Procedure by petition to open a final decree and order to show cause issued thereon is the modern procedure recognized in this state as a substitute for the procedure by bill of review, or by bill in the nature of bill of review, and although our practice still recognizes such bills, the practice of procedure by petition and order to show cause has been recognized in this state for more than a century. Miller v. Rushforth, 4 N.J. Eq. 174; Watkinson v. Watkinson, 68 N.J. Eq. 632; Cook v. Weigley, 69 N.J. Eq. 836; Sparks v. Fortescue, 73 N.J. Eq. 251; Boyer v. Boyer, 77 N.J. Eq. 144; Jones v. Read-Jones, 84 N.J. Eq. 479; In re Roberson, 95 N.J. Eq. 672; Mitchell v. Mitchell, 97 N.J. Eq. 298; In re O'Mara, 106 N.J. Eq. 311.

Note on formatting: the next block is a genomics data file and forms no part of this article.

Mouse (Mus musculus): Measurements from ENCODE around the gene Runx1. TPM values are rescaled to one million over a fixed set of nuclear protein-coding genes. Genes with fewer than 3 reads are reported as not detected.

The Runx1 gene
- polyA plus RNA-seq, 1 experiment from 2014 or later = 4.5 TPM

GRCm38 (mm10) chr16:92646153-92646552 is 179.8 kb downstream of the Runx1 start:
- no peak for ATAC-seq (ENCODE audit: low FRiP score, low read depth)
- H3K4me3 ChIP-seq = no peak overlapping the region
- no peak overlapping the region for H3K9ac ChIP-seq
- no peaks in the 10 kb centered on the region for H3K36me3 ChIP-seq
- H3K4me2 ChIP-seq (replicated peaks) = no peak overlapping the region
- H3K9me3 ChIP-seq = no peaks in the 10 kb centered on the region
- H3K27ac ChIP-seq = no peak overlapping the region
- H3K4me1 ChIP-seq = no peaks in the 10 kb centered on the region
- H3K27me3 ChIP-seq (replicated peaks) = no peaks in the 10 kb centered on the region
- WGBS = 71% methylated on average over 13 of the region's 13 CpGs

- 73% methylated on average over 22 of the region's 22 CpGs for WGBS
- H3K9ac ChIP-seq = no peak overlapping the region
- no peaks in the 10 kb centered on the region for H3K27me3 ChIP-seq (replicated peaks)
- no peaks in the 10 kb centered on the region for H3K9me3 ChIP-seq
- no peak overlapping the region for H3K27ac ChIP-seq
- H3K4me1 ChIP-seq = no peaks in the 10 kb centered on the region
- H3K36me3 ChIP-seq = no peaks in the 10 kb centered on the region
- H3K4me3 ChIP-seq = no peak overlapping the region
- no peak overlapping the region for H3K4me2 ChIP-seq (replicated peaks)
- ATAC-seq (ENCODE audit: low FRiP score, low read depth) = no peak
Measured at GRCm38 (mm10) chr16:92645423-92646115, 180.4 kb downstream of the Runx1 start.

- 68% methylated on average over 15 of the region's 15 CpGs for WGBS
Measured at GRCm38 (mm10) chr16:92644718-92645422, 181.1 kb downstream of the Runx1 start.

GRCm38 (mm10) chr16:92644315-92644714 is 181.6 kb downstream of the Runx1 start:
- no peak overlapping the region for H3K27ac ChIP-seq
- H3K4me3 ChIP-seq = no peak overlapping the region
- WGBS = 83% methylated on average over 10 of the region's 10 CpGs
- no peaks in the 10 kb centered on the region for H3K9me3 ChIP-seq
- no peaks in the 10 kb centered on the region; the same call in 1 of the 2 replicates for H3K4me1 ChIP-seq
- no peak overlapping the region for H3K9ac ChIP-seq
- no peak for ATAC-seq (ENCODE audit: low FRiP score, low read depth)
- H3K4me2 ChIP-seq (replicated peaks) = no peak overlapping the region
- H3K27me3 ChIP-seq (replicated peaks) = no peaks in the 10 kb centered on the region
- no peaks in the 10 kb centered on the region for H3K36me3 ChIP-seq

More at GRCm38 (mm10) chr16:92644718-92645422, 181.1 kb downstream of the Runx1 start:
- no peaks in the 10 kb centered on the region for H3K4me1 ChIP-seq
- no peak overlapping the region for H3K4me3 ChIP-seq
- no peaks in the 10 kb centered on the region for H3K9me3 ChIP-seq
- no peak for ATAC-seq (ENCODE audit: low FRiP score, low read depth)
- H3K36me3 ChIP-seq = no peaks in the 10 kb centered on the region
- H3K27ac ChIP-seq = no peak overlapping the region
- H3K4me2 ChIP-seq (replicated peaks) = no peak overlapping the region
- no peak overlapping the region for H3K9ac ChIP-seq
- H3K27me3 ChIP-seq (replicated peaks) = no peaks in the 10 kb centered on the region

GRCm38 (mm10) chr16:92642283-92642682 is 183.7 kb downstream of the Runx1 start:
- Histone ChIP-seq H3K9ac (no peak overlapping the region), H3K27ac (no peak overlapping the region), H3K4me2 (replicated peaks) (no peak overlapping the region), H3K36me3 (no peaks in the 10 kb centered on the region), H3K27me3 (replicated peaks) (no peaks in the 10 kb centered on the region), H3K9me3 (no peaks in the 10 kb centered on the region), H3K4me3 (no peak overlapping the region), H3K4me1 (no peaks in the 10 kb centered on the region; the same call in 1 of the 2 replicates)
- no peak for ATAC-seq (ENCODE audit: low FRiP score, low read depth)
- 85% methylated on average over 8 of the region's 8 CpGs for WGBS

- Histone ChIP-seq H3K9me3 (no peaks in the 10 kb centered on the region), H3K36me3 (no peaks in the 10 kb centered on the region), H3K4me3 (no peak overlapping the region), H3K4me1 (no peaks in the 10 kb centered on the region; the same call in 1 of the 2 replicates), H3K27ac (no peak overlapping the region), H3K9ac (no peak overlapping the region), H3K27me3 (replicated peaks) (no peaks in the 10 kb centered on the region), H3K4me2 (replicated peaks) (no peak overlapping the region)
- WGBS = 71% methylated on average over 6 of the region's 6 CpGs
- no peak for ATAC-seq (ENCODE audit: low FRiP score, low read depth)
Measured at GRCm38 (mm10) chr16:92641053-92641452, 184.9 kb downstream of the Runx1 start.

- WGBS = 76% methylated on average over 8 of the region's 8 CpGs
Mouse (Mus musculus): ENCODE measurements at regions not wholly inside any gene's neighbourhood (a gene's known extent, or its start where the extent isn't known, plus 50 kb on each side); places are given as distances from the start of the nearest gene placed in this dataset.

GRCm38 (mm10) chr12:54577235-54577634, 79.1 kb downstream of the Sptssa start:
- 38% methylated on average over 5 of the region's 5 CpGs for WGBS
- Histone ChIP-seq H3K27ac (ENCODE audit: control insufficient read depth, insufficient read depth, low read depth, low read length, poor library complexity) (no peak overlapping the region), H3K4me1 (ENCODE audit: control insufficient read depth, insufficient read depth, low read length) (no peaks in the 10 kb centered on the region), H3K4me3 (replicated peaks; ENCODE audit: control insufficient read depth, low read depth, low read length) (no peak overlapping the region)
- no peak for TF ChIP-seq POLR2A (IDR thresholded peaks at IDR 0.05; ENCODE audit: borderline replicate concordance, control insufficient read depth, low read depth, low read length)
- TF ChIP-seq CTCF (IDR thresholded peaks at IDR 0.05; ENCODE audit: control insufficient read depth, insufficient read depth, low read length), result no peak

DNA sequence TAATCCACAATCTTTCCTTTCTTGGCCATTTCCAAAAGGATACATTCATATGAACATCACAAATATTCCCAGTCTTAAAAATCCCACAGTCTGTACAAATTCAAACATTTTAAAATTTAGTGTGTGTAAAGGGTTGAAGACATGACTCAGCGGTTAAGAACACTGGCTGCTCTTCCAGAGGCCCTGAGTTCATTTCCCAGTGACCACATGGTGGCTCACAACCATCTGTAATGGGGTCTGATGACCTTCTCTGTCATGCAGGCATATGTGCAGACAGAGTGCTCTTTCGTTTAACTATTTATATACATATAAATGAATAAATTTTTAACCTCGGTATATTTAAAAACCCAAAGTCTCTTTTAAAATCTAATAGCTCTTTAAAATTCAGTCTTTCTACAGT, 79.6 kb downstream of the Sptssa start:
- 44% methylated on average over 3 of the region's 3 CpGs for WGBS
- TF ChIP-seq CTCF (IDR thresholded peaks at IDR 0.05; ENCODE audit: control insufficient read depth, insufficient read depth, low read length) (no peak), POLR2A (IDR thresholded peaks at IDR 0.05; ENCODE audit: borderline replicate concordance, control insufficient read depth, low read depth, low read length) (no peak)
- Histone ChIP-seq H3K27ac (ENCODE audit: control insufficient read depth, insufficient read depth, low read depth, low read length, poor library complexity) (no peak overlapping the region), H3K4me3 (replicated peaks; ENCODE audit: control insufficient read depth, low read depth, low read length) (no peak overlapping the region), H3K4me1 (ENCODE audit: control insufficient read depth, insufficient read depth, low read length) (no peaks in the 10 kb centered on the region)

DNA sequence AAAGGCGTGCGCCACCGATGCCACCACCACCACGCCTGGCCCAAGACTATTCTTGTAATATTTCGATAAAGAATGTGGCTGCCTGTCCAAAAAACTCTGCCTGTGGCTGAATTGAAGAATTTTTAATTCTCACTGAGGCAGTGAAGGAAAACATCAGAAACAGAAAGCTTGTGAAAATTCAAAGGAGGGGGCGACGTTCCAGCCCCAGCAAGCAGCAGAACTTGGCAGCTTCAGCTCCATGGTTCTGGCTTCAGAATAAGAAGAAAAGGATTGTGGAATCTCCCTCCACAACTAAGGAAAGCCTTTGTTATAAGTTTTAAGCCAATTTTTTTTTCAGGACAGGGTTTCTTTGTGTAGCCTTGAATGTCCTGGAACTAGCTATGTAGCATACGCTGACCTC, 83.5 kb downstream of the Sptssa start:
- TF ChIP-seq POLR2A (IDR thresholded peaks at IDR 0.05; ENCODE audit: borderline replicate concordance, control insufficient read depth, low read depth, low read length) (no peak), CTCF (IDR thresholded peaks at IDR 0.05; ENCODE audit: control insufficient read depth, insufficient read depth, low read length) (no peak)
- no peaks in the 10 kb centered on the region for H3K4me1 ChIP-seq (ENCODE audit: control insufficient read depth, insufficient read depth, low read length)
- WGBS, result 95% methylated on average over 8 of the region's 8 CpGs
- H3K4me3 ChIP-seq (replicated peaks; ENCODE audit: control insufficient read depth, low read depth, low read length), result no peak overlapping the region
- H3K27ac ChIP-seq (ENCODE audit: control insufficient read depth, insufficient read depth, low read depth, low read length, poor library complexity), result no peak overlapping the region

Ordinarily an infant may file a bill of review at any time before he attains his majority, or thereafter, within the time within which he could successfully prosecute an appeal. Fletch. Eq. Pl. Pr. 985 § 926. Time for appeal by the defendant Max Glaser would have expired on January 27th, 1929, which was one year after he attained his majority. Under certain circumstances the chancellor could have extended the time for six months thereafter. 1 Cum. Supp. Comp. Stat. p. 269 § 111. It was one year and eight months after he attained his majority that Max Glaser filed his petition to open the decree. The infants' petitions are based upon the contention that the decree was a fraud on them. Where a decree is opened on the ground of fraud "the court will restore the parties to their former situation whatever their rights may be." 2 Dan. Ch. Pl. Pr. ( 6th ed.) 1584. The opening and amending of a final decree is a matter lying in the discretion of the court. Day v. Allaire, 31 N.J. Eq. 303. A decree may be opened partially and only for the purpose of permitting a rehearing. Mitchell v. Mitchell, supra. But the court may of its own motion and in the interests of justice open a decree and permit the taking of further testimony in the cause. Kirschbaum v. Kirschbaum, 92 N.J. Eq. 7. The position taken by counsel for the infant defendants is that the court has the power to open the decree and set aside the previous proceedings only in so far as those proceedings and the errors complained of were prejudicial to the rights of the infants, but that the court has no right to correct other errors, or to amend the decree or proceedings in any other particular which has resulted in injury to any parties other than the infants. This is a rather anomalous suggestion and I cannot accede to it. A court of equity upon the opening of a decree, especially where fraud is alleged, as here, may open that decree on terms, and may make any corrections or amendments which are necessary to do complete justice to all parties. "Equity delights to do justice and not by halves." I have no doubt not only of the right, but of the duty, of this court to now determine the rights of all of the parties to this proceeding and to correct any error in law or procedure which appears from the record, or the evidence which has been submitted.